I certainly didn’t see this one coming. Thanks to a greatly increased bid and Southwest’s unwillingness to do a deal without labor’s buy-in (read BNET for more on this), Republic is the one walking away with Frontier. But I don’t want to talk about the deal. Let’s talk about what this will mean for Frontier and Southwest.
First of all, it means the animals live. Frontier will keep flying under its own name for now. I suppose it’s possible at some point that Republic will decide to merge Midwest and Frontier under one name, but my guess is that won’t happen.
See, Republic is a pro at flying airplanes under all different kinds of brands. So it wouldn’t surprise me to see them merge the operational side of the house along with back office functions while still keeping separate brands. Why bother? Well, Midwest still has some fleeting value in Milwaukee while we know Frontier has value in Denver.
Republic’s chief Bryan Bedford has already signaled that airplanes will start moving around. At the very end of an article talking about job losses that will hit Midwest because of the merger (100 out of the 1,000 left in Milwaukee will go), there was this nugget.
Also, Republic on Thursday emerged as the winning bidder in a bankruptcy auction for Denver-based Frontier Airlines. Bedford said some of the 138-seat Airbus A319 jets used by Republic will likely be shifted into service for Midwest flights to West Coast destinations.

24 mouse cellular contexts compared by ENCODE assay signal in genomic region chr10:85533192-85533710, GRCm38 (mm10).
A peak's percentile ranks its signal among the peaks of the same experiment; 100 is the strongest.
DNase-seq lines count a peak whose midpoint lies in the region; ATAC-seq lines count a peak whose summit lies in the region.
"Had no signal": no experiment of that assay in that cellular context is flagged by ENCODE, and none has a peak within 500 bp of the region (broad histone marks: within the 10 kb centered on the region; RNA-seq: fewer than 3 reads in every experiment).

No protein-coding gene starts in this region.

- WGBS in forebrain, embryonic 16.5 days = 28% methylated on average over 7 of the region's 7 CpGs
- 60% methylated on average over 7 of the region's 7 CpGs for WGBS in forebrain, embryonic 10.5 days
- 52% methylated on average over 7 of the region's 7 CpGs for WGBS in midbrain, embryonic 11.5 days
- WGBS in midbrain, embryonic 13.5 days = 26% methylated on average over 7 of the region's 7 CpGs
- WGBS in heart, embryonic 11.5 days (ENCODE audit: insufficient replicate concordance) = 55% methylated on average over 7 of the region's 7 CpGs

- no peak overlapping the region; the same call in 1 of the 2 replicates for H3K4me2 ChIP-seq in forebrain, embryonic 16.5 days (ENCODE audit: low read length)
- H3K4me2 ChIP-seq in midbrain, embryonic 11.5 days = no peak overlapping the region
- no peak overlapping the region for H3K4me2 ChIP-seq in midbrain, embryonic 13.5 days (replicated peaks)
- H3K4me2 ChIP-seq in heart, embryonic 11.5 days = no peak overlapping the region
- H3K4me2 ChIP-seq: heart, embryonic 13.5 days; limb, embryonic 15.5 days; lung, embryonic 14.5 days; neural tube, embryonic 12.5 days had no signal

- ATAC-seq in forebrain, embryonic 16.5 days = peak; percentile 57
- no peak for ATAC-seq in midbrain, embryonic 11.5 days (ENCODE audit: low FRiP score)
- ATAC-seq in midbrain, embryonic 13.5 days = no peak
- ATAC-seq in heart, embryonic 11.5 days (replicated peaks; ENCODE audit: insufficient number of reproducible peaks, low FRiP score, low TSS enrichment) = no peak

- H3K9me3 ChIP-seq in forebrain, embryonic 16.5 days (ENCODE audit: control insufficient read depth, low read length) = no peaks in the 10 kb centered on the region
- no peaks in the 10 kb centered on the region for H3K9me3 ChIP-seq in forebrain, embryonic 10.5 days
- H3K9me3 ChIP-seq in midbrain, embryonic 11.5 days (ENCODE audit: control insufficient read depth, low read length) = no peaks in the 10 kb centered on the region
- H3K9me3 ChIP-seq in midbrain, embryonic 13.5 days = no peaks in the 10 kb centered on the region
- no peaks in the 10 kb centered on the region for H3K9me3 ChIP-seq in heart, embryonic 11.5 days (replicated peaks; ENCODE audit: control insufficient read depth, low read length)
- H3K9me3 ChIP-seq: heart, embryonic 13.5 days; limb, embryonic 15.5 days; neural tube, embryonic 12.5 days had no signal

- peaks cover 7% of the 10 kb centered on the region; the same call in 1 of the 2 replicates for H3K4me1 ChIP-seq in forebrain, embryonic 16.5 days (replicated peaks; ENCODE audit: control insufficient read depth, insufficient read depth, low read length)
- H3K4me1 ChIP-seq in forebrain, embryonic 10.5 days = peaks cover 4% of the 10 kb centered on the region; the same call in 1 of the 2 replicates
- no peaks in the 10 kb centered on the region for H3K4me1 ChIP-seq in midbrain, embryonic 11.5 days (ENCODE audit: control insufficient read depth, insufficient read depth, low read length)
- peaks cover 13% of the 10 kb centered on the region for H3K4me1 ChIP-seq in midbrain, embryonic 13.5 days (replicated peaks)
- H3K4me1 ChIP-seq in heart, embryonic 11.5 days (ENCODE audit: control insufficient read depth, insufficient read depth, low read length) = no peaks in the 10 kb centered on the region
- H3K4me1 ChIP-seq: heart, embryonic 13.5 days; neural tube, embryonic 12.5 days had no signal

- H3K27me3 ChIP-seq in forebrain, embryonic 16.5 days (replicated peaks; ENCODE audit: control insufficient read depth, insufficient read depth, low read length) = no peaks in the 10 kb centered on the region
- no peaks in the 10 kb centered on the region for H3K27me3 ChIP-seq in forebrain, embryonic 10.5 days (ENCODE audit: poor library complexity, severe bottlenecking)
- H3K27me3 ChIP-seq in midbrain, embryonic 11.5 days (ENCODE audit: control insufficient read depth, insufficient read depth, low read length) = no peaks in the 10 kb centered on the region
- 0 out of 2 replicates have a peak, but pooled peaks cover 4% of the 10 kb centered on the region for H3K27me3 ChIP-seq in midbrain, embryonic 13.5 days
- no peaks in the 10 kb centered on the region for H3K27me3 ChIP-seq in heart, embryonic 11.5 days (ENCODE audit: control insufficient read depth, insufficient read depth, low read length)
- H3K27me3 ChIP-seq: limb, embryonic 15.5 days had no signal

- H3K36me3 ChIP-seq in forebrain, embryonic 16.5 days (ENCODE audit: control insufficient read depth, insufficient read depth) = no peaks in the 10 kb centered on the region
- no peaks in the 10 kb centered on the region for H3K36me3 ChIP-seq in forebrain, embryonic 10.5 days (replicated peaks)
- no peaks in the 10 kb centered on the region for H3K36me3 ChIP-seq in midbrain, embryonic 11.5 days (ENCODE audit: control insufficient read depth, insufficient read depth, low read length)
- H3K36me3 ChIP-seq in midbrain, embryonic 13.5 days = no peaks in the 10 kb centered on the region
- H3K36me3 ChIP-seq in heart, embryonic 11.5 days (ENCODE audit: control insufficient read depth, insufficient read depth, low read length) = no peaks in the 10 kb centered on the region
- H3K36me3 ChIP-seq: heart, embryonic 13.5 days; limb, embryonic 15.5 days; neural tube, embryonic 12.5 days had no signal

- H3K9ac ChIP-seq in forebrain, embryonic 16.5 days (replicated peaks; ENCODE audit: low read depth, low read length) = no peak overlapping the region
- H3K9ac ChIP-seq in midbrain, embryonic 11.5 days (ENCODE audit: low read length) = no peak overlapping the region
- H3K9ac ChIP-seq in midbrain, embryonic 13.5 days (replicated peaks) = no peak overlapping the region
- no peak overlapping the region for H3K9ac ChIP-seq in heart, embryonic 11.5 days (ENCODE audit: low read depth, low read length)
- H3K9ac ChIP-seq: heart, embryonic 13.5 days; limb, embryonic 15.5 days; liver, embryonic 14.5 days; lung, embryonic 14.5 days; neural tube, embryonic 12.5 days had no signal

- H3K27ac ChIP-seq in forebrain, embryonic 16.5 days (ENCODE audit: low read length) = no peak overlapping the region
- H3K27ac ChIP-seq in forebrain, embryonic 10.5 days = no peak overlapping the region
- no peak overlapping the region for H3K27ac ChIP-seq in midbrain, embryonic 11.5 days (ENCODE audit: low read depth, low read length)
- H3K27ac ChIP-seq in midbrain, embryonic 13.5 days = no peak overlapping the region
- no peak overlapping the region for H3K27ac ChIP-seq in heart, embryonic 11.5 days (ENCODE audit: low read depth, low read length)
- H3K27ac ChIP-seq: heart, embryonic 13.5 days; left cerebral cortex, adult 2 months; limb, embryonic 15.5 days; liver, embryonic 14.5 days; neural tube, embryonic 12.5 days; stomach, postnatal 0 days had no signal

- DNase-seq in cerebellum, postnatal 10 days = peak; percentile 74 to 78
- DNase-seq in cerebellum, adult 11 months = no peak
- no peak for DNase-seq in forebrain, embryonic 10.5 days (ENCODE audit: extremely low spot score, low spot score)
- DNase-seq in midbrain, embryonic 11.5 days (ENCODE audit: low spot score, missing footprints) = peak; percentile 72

So, Chautauqua flies Embraer regional jets for Midwest, Republic flies larger Embraer jets for Midwest, Midwest still flies some 717s for itself but that’s ending, and now Frontier will be flying A319s for Midwest (which have 136, not 138 seats, by the way)? I guess so. There’s no reason to change certificates here – they can use Frontier as their Airbus operator and have it operate for anyone they feel like. So we’ll see if that’s the plan.
Meanwhile, what does this mean for Southwest? Well they have to be pretty bummed right now. They had a cheap and easy way to test out international flying and a regional operation. Plus they were going to make Denver a profitable place. Now none of that is likely to happen. I’m really interested to see what will happen with Denver. Now that Frontier doesn’t look to be going anywhere, it isn’t looking good for Southwest’s operation there. Even if United fails, I would bet that a legacy would step in to pick up the pieces. So Southwest has to make some hard decisions now. Will they want to keep flying a large unprofitable operation in Denver?
There are a lot of interesting questions to answer now that the bidding is done.